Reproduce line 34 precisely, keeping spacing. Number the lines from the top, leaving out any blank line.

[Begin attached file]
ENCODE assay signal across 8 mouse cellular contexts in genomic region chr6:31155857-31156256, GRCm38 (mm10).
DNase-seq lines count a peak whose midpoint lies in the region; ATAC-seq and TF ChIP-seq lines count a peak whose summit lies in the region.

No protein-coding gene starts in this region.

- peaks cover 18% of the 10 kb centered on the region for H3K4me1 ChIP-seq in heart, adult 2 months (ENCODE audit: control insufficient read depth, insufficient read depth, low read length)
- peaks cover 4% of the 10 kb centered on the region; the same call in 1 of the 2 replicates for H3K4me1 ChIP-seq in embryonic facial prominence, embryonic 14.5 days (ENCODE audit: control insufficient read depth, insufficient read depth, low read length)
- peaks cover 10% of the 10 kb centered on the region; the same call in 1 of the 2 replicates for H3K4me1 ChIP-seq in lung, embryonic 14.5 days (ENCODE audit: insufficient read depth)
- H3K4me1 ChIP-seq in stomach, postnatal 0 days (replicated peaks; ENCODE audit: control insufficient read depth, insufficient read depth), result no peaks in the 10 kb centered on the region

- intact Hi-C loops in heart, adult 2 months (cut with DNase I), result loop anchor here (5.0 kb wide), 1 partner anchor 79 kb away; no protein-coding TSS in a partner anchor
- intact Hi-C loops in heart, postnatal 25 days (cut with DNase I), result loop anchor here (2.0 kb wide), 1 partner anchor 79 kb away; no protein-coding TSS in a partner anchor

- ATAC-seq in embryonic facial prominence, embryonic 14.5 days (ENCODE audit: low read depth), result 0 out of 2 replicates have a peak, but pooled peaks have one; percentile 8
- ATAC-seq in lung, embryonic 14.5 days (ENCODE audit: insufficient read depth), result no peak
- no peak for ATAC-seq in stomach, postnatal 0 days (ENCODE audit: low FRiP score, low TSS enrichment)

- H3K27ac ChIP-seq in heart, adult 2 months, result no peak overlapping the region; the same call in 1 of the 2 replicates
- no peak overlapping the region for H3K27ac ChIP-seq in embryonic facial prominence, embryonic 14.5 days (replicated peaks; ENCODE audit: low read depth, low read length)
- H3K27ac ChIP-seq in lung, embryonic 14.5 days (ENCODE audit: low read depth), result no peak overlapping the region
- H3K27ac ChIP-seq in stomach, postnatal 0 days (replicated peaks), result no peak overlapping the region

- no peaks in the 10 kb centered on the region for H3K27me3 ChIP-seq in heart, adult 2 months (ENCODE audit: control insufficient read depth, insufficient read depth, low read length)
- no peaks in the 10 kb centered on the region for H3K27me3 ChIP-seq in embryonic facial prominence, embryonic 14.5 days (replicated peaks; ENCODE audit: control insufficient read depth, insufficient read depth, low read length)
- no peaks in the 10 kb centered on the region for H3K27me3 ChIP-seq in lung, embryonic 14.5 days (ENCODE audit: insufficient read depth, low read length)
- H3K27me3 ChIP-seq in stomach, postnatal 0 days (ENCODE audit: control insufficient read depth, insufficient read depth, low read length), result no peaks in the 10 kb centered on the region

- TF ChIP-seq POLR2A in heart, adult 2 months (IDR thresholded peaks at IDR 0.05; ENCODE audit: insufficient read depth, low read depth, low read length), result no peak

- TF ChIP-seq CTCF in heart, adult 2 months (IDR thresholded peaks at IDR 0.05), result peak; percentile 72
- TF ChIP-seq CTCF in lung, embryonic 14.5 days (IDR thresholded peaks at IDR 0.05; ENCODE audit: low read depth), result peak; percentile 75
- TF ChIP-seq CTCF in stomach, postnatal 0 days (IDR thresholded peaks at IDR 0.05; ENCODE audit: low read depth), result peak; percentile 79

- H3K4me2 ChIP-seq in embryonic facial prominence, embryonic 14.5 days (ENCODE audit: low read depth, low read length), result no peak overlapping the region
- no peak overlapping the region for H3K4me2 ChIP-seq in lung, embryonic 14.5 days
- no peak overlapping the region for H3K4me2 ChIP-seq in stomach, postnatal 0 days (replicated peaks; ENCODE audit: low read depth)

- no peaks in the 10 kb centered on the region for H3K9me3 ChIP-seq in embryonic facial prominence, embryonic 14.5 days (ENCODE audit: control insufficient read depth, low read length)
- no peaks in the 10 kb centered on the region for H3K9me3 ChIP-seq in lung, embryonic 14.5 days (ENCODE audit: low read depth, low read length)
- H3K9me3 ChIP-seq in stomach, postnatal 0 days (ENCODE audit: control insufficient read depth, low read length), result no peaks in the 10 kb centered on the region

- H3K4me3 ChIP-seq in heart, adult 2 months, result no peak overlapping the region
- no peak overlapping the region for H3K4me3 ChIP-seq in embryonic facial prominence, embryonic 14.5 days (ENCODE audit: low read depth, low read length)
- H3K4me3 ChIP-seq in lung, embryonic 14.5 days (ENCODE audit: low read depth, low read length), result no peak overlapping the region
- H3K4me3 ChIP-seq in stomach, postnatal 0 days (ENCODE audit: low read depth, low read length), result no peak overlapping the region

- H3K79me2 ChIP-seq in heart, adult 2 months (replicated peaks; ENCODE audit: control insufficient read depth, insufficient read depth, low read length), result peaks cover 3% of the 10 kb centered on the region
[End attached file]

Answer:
- H3K4me3 ChIP-seq in stomach, postnatal 0 days (ENCODE audit: low read depth, low read length), result no peak overlapping the region